Actual shoplifting is not easy at Amazon Go. With permission from Amazon, I tried to trick the store’s camera system by wrapping a shopping bag around a $4.35 four-pack of vanilla soda while it was still on a shelf, tucking it under my arm and walking out of the store. Amazon charged me for it.


CreditKyle Johnson for The New York Times

CreditKyle Johnson for The New York Times

A big unanswered question is where Amazon plans to take the technology. It won’t say whether it plans to open more Amazon Go stores, or leave this as a one-of-a-kind novelty. A more intriguing possibility is that it could use the technology inside Whole Foods stores, though Ms. Puerini said Amazon has “no plans” to do so.

There’s even speculation that Amazon could sell the system to other retailers, much as it sells its cloud computing services to other companies. For now, visitors to Amazon Go may want to watch their purchases: Without a register staring them in the face at checkout, it’s easy to overspend.

Nick Wingfield is a technology correspondent based in Seattle. He covers Amazon, Microsoft and emerging technologies and has written on technology’s impact on economies in the Pacific Northwest. He was previously a reporter at The Wall Street Journal. @nickwingfield

A version of this article appears in print on , on Page B1 of the New York edition with the headline: Inside Amazon’s Store of the Future. Order Reprints | Today’s Paper | Subscribe

Millennials Put Their Trust (And $$$) in Tech But older consumers remain comparatively wary (by Rahul Chadha)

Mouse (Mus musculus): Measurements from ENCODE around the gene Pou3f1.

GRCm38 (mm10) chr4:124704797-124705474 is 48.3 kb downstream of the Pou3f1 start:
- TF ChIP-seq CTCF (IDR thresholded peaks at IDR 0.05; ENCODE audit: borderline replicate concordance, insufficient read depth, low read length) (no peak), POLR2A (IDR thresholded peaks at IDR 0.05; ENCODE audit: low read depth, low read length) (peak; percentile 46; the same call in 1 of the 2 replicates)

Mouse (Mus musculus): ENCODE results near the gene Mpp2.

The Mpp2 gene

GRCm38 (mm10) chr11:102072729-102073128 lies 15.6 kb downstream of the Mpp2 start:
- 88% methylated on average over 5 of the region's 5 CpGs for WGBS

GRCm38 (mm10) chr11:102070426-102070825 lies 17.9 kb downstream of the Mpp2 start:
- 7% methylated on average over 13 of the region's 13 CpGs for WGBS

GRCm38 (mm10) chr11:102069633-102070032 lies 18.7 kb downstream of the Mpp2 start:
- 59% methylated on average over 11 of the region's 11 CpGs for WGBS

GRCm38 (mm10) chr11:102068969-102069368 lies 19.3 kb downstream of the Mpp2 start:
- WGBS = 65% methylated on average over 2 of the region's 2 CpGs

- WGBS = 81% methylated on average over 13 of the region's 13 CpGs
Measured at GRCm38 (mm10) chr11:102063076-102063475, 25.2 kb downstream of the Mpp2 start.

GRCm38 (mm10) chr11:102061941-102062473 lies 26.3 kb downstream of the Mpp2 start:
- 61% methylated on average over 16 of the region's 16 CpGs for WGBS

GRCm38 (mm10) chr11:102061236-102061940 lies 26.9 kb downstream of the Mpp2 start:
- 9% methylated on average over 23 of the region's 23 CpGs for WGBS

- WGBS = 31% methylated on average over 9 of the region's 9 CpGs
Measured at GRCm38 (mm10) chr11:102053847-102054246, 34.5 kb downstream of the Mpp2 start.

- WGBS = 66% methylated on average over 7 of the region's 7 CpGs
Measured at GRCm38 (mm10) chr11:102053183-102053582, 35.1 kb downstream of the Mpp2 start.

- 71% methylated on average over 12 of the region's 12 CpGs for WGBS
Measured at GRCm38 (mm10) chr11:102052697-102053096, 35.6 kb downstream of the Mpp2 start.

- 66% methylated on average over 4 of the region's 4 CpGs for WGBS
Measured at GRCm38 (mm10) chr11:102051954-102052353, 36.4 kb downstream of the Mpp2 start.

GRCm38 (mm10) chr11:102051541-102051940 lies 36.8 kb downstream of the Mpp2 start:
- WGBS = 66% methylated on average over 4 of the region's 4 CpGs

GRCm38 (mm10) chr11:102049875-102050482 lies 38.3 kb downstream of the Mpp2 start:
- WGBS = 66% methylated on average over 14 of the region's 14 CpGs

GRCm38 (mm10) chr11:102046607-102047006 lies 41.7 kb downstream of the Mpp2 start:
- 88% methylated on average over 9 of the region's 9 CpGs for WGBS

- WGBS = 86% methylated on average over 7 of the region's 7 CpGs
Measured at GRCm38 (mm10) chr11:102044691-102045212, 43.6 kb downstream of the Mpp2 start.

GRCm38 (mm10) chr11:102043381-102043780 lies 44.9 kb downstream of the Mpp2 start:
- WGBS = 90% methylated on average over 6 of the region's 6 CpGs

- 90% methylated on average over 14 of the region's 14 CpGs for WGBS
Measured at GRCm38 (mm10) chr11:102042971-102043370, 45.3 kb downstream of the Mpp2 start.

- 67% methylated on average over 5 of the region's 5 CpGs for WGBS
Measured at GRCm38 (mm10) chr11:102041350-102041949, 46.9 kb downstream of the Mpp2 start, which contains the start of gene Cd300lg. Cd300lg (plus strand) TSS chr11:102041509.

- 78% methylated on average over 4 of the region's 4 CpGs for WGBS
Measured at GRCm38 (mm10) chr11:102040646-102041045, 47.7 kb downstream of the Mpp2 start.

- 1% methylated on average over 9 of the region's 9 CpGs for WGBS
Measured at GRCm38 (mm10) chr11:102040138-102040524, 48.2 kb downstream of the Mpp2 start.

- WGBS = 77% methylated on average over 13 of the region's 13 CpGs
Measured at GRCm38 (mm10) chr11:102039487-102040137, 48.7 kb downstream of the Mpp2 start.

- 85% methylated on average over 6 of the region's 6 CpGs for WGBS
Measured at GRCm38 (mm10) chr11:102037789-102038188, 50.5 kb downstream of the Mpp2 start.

New financial services, underpinned by emerging technologies, have the potential to upend traditional banking and finance services in the US.



But the adoption of financial technology, or fintech, products and services breaks down differently along generational lines, according to recent research from Bain & Company.

The business management consulting firm found that nearly three-quarters of US internet users ages 18 to 34 polled in August 2017 were willing to buy a financial product from a tech company. That figure declined, however, as the respondents grew older, with just 42% of those ages 55 and older expressing the same sentiment.

For most consumers, trust is likely the key barometer by which new digital financial services are gauged, and younger cohorts appear to simply have more faith in fintech.

When asked which companies they would trust with their money, respondents said they had the most faith in their primary bank, followed by banks in general. But tech firms PayPal and Amazon followed in third and fourth place.

In other words, while consumers generally remain most comfortable with traditional banks for their retail banking and other financial needs, they are at least open to some of the larger tech firms taking over those responsibilities.

Bain & Company noted that part of the reason that tech firms stand to disrupt the finance sector is because of their strong brand recognition, as well as their ample experience providing solid customer service—two attributes that finance-focused startups might not yet have.

Bain & Company found that tech companies’ brand equity translated well for consumers considering adopting financial services from them. More than half of US internet users surveyed said they would consider using a credit card issued by a tech firm. About one-third said they would use a bank account from a technology enterprise, while three in 10 would use an investment service.

Goodbye, Facebook News Feed: 9 Things Publishers Need to Know About the News Feed Armageddon (Source: Inc)

CREDIT: Getty Images

Earlier today, Mark Zuckerberg, CEO of Facebook, announced the end of the Facebook News Feed as we know it.

In a nutshell, public posts from brands, pages, and publishers are being diminished in a substantial way from the Facebook News Feed.

Here are nine things you need to know about the impending news feed Armageddon:

1. In the near future, page posts from brands and publishers will be scored differently from posts from friends.